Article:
Next, we had Graham Marshall who from Zebra Technologies presents his talk about ‘Service design methodology for enterprise operations.’ He said that this methodology is often used to track the journey of a consumer through a thoughtfully designed retail environment or a citizen participating in a community service. This methodology is mainly used to analyze the dynamics of enterprise operations. At last, he stated that the practice of this methodology help to be able to communicate the interconnected complexities of the challenge and demonstrate where we might take it had been the most significant benefit of service design methodology.
After Graham’s great speech, we had a lunch session in Bloomberg building. Staff from Bloomberg showed us around the building and the design department. Though Bloomberg is known as a finance company, the design department is more like an art corner which is full of creative decorates and structure. Bloomberg held a great lunch session, and they gave each table a topic to discuss during lunchtime to help people better interact and connect with each other. They even hand out some small games like ‘usability term bingo’ to make lunch more interesting.
In the afternoon, the first speech was presented by two Bloomberg user experience designer, Jaris Oshiro, and Hala Shih. The topic they talked about is color accessibility. They elaborated on what they would design for color vision deficiencies in the financial industry with their Bloomberg Terminal as an example. The presentation enlightens me that UI design should consider people from different groups, such as people with color vision deficiencies. Also, it reminded me of Norman’s design thinking regarding the culture constraints that ‘ Each culture has a set of allowable actions for social situation’ (Norman, 2015). If the culture is not able to be changed, then the change should be made on design. Every industry should not discriminate against those people having an abnormal part.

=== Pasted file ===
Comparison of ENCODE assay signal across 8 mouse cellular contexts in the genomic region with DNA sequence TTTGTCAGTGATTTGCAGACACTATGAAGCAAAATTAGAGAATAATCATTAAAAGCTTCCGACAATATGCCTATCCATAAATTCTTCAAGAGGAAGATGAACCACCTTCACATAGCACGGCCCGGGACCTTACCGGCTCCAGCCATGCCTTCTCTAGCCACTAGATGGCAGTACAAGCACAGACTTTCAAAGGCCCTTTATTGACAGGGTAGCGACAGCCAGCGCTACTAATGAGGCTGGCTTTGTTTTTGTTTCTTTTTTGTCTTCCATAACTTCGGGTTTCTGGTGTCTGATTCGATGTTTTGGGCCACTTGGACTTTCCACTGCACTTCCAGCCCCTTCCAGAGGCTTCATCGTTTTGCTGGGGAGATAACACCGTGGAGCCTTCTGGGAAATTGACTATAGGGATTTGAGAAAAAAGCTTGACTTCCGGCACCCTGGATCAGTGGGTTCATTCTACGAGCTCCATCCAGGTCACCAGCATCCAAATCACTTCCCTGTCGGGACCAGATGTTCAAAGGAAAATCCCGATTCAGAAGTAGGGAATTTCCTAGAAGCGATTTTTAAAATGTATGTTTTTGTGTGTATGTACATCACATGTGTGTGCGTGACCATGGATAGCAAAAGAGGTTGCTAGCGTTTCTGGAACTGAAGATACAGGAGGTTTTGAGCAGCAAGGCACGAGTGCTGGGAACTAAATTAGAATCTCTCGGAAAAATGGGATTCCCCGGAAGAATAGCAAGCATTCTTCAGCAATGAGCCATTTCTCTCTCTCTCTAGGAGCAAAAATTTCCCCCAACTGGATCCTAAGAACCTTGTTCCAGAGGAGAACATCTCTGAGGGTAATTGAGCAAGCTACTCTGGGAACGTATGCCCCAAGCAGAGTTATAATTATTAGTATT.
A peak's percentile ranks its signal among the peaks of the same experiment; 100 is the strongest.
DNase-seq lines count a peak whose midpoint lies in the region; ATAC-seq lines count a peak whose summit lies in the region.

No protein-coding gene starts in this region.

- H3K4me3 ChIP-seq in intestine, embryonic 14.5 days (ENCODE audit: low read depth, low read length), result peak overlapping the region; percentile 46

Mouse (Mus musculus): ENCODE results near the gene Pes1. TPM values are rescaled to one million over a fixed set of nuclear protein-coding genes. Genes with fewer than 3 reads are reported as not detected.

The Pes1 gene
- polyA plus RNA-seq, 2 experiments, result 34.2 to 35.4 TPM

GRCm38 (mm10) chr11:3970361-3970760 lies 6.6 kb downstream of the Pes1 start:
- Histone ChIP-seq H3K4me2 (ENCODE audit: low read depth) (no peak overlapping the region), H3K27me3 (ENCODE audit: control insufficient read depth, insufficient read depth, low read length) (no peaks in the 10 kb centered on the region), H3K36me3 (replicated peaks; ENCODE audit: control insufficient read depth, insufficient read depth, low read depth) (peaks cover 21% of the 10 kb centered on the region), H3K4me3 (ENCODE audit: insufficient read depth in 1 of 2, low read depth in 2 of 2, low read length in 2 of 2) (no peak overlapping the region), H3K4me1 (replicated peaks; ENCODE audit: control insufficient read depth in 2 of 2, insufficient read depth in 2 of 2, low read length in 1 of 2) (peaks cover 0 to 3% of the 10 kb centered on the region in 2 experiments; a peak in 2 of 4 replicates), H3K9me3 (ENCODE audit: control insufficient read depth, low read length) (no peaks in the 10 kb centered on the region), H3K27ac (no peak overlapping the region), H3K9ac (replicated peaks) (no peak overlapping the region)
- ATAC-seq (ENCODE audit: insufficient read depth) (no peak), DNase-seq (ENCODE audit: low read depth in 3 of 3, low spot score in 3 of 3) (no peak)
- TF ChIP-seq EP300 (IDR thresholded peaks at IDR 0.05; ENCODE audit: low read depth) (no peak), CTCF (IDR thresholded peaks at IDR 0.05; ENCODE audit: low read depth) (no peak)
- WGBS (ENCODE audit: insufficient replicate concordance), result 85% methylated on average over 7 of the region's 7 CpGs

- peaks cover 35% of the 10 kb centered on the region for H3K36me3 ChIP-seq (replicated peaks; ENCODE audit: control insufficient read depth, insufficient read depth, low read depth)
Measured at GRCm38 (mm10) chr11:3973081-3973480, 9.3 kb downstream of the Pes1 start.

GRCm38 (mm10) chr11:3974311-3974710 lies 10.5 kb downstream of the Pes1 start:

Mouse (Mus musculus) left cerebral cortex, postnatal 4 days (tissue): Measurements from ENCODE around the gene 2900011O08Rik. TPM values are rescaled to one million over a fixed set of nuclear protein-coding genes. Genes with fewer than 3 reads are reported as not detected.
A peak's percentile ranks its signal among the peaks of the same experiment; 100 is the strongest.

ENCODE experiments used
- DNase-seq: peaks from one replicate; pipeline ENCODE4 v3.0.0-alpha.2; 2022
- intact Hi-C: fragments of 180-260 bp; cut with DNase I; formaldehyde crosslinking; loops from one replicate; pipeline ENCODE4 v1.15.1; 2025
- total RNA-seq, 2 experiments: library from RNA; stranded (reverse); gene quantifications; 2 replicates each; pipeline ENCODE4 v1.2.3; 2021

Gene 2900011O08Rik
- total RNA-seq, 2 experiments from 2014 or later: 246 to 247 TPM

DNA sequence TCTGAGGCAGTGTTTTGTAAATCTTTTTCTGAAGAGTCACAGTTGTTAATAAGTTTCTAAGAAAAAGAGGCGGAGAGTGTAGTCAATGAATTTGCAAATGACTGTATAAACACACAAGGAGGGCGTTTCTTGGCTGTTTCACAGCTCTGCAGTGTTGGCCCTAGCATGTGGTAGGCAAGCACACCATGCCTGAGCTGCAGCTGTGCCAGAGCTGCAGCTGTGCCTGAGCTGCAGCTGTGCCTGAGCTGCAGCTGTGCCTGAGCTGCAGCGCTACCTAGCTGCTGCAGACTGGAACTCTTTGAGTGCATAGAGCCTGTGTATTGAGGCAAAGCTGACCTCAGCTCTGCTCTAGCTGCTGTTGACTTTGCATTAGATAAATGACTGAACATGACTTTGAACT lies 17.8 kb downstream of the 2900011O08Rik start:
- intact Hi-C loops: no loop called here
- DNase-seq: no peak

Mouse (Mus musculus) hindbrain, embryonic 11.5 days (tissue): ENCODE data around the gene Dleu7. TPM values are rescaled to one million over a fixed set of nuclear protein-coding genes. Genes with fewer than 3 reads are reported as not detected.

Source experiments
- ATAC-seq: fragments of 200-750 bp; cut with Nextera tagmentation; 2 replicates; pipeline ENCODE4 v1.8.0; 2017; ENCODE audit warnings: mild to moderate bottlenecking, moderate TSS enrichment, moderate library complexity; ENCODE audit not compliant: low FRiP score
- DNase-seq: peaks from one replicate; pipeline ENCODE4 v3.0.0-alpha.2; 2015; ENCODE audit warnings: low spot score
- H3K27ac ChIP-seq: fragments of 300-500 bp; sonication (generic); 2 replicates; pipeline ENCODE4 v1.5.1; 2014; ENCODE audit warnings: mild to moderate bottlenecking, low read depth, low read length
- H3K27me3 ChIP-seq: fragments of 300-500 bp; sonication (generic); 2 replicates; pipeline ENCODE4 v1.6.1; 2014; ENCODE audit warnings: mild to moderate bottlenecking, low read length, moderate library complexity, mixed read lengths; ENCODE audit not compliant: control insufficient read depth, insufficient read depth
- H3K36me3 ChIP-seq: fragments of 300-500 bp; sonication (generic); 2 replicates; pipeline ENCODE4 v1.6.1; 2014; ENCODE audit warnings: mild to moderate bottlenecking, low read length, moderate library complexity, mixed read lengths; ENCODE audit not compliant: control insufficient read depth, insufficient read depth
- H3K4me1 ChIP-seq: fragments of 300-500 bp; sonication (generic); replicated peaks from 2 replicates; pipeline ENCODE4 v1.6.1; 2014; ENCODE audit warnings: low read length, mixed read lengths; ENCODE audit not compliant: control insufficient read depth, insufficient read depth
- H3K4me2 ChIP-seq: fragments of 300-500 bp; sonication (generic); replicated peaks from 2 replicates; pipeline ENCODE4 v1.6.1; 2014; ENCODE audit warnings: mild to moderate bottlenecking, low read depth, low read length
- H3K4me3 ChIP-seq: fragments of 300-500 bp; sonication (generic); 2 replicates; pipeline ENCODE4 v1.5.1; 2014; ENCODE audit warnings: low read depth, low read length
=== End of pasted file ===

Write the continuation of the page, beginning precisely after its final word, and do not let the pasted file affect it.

The last speech was presented by Natalie Connors and Tiffany walker, who is a director of design and strategy department and senior UX researcher JP Morgan Chase. Their speech was the one that I can relate most since they gave the idea about how to do the essential work in UX research. They shared some case they have done with Cognitive Walkthrough, Heuristic Evaluation and Usability Testing, which are the three topics that I am learning in this semester. Moreover, they also shared the tricks when they are doing the research, they will research about clients’ behavior at first. For better future service, it’s essential to know more about their clients’ preference. From Natalie’s talking, I was thinking of Wilson says ‘ the origins of human information study is seeking behavior research’ (Wilson, 2000).
In general, I had a great experience in this ‘REcon’ event. I met and talked to lots of interesting people. From the conversation with them, I realized I have a long way to go and feel like I have hidden passion in this industry. I believe what I have learned in this event would help me with my career in the future.
Norman, Donald A. The Design of Everyday Things. MIT Press, 2013
Wilson, T. D. (2000). “Human Information behavior.” Informing science 3(2): 49-56